You’ve probably heard of kiteboarding or kitesurfing, which involves skiing with a kite on water. You might not have heard of snowkiting. The only difference involves skiing with a kite on snow instead of water.
Snowkiting is a physically challenging sport that involves an insane amount of balance. Not only do you have to balance your body on the board, but you also have to manuever the kite with your hands as it propels you forward. Do all this without landing flat on your face or rear, and you’re a winner at snowkiting.
Snowkiters traverese terrain that ranges from frozen fields to snowy hills to frozen lakes. If you’re clumsy, snowkiting probably isn’t the sport for you as it requires a lot of physical strength, ability to maintain control of the kite, quick thinking as you cross uneven terrain, and a high level of focus. Snowkiting provides a great full-body workout for those interested in fitness as part of their sport routine.
If you want to check out snowkiting, get a lesson first. Because of the level of danger this sport involves, it’s not one you should jump into without some guidance.
Disc Golf: Not Quite A Mainstream Sport, But Still Popular
If you’re a standard golfer, you may have run into disc golf at some of the courses where you play. Some golf courses include disc golf in their course. There are also disc golf courses in parks and other open spaces.
Instead of your standard golf club and balls, disc golf is played with frisbee-like discs (but not frisbees–there is a difference). You attempt to throw your disc into a metal basket on a low pole to score points.
According to the Professional Disc Golf Association, disc golf became a formal sport in the 1970s. There are nearly 10,000 disc golf courses worldwide, with the majority of those being in the United States.
Disc golf is a great sport for adult athletes to consider if they are looking for a low-impact way to exercise, enjoy the outdoors, socialize, and have some fun. This sport is a great option for both younger and older adult athletes who are injury-averse. Confederation Mondiale des Activités Subaquatiques (CMAS), an international federation that represents underwater activities.
Bossaball: A Lesser Known Sport Where You Can Get Your Groove On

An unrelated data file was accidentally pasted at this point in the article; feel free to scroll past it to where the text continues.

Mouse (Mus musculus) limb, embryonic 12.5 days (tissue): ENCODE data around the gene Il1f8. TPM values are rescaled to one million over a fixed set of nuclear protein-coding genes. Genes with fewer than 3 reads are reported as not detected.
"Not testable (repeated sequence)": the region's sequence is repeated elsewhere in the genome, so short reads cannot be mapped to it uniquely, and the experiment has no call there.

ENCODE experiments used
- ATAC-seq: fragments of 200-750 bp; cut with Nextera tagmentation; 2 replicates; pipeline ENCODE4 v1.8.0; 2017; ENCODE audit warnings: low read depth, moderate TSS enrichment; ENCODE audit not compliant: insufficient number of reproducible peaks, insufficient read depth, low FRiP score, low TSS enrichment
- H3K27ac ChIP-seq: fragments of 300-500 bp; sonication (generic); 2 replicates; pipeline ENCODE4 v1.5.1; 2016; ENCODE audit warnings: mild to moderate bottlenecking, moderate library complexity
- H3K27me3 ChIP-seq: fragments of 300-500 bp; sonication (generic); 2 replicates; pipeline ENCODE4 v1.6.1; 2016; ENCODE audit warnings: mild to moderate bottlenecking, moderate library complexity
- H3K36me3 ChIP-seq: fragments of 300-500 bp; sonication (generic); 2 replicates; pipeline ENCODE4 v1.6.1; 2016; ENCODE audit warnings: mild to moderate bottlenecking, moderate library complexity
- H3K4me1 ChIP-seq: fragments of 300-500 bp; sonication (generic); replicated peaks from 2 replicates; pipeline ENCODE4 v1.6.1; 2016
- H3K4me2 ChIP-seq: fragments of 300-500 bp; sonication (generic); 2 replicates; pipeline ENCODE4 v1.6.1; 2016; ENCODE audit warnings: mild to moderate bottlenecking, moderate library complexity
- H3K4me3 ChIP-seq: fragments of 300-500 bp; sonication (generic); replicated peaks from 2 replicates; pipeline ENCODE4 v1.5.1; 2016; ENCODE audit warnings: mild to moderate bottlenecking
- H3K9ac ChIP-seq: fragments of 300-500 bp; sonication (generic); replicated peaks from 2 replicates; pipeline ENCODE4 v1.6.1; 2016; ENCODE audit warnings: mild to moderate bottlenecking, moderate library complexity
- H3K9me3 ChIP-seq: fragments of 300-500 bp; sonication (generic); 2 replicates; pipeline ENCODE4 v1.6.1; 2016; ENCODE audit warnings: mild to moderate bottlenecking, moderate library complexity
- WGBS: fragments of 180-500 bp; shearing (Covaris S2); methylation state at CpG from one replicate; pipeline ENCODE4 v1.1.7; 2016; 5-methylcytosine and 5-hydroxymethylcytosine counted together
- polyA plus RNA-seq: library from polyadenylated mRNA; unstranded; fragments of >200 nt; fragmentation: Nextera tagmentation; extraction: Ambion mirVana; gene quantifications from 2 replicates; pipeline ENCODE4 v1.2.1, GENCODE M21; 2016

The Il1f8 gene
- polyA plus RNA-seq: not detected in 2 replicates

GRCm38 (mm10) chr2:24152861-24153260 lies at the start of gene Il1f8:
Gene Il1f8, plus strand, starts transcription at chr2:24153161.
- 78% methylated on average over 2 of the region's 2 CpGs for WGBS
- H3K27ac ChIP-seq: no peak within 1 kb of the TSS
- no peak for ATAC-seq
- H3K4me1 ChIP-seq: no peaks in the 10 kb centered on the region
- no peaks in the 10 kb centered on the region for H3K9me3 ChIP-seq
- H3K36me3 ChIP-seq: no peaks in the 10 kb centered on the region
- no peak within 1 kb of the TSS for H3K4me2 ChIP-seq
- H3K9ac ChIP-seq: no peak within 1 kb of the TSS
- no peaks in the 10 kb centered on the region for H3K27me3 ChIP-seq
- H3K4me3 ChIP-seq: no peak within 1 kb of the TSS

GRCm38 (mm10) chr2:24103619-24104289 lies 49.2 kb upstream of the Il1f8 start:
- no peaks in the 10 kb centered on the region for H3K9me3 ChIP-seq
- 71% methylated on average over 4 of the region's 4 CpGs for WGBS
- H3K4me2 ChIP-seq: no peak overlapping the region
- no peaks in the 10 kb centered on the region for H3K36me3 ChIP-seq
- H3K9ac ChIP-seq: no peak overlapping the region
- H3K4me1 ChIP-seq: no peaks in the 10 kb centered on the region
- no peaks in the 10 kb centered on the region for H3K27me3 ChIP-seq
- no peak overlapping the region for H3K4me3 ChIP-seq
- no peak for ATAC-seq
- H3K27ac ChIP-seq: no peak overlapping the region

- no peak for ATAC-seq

Think volleyball. Now turn it up a notch. You play bossaball on a large inflatable court that’s divided by a net–like volleyball. The twist is there is a trampoline on either side of the net.
Players bounce on the trampolines as they hit a soccer ball over the net to score. Unlike volleyball, in bossaball you can also use your feet, which is where it brings in an element of soccer. Like volleyball, the ball is dead when it hits the ground.
The sport of bossaball is only about 20 years old and was conjured up by a Belgian national tennis player who was living in Spain. Besides playing tennis, the Belgian also played in soccer matches and was a music DJ on the side. On a trip to Brazil, he was inspired after seeing soccer, capoeira, volleyball, and dancing on the beach. So he decided to combine them all to create bossaball.
Music plays in the background as players bounce on the trampolines, sometimes in full flips, as they hit the ball over the net in an attempt to score points. Bossaball requires agility, coordination, and endurance. A little rhythm doesn’t hurt, either.
Because of the high endurance/cardiovascular aspect of bossaball, it’s likely better suited for adult athletes on the younger end of the spectrum.
While bossaball is played all over the world, it’s most popular in Europe.
Quidditch: The Completely Made Up Sport That Became An Actual Sport
Born from the Harry Potter series of books and movies, quidditch was completely made up by author J.K. Rowling. In a case of life imitating art, quidditch became a real-life game and even boasts an International Quidditch Assocation (IQA).
Players “ride” broomsticks as they try to score points by throwing a ball called a quaffle through a series of three hoops down the field. While navigating down field, the quaffle carrier has to avoid hits from dodgeballs called bludgers. If hit, the player has to drop the quaffle and circle back to their own goal before re-entering play.
Besides scoring points by throwing the quaffle through the hoops, players can also score by snatching a snitch tag (or long football sock with a tennis ball inside) off a player called the snitch runner.